Did Hoenig's January Fed Meeting Dissent Move Markets?

The Federal Reserve released the minutes from its March 16th meeting today. As in January, Fed economists continued to see signs of economic improvement, but have no intention of raising interest rates anytime soon. Also the same as in January was Kansas City Fed President Thomas Hoenig's dissent regarding the usage of the "extended period of time" language for how long rates would be kept exceptionally low. Hoenig is just one voice on the committee, but the March minutes may indicate that investors took his dissent very seriously.

The Staff Review of the Financial Situation from the minutes says:

The decision by the Federal Open Market Committee (FOMC) at the January meeting to keep the target range for the federal funds rate unchanged and to retain the "extended period" language in the statement was widely anticipated by market participants. However, investors reportedly read the statement's characterization of the economic outlook as somewhat more upbeat than they had anticipated, and Eurodollar futures rates rose a bit in response.

It's no secret that investors hang on the Fed's every word. But if you compare the January and December economic outlook sections, it's very hard to see how investors saw a significant, unanticipated difference. Here are the changes in the economic outlook sections from December to January tracked (click on it for a bigger image):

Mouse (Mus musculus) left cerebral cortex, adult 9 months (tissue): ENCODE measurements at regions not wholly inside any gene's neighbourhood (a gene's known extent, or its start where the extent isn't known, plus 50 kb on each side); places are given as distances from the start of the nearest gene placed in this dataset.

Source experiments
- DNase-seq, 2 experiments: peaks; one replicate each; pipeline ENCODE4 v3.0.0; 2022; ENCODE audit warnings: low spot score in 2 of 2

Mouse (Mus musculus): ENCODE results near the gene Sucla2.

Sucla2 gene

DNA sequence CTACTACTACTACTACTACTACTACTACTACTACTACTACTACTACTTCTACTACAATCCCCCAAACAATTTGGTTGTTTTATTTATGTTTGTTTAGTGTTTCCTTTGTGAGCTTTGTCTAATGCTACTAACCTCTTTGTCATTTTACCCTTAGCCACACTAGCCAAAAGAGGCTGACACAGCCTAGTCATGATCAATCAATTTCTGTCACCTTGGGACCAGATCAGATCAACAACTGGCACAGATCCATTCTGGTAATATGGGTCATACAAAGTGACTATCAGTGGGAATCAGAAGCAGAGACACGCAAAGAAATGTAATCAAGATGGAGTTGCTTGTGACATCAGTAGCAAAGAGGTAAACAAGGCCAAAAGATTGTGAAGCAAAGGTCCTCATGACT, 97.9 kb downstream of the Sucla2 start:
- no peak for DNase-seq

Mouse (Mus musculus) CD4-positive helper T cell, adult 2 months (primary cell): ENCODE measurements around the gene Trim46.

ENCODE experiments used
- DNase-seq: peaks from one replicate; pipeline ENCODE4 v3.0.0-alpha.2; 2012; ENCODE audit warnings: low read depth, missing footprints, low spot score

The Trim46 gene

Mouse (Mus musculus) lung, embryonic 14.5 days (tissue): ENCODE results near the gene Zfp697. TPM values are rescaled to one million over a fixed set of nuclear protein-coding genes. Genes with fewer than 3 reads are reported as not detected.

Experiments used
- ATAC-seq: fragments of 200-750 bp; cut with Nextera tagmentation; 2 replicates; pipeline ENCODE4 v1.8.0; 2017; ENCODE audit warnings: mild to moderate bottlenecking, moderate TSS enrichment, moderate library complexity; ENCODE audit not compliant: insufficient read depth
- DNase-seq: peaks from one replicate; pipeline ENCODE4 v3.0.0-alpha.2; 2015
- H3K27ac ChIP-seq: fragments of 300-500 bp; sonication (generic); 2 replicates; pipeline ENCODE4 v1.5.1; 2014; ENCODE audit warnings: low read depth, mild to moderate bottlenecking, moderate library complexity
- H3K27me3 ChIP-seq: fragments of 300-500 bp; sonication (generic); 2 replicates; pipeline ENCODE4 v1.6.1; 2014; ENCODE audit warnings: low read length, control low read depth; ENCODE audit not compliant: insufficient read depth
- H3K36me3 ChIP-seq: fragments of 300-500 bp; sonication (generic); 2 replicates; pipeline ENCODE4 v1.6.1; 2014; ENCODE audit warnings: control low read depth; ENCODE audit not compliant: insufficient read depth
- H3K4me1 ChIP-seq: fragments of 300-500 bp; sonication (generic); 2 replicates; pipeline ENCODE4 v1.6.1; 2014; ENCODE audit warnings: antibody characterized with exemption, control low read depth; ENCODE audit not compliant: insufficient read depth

dec-jan fed doc comparison.PNG

As you can see, they're pretty similar. The FOMC made changes like replacing "pick up" with "strengthen" and "appears to be" with "is". The more significant differences included removing sections about businesses cutting back spending and policy actions stabilizing the market. It's hard to see how the Fed could have been slightly more optimistic but have changed much less. Did the market really react these tweaks?

Perhaps, but it's more likely they reacted to a much more significant difference from past meetings: a committee member dissent. The January statement also said:

Voting against the policy action was Thomas M. Hoenig, who believed that economic and financial conditions had changed sufficiently that the expectation of exceptionally low levels of the federal funds rate for an extended period was no longer warranted.

Now that's a change. Suddenly, we've got a FOMC voter now adamantly arguing that interest rates might need to be raised sooner than the market might anticipate. He felt so passionately that he chose to be the sole dissenter. Investors more likely saw this as a sign that it wouldn't be long before other committee members agreed and the Fed began more formally backing away from stating that interest rates would remain very low "for an extended period."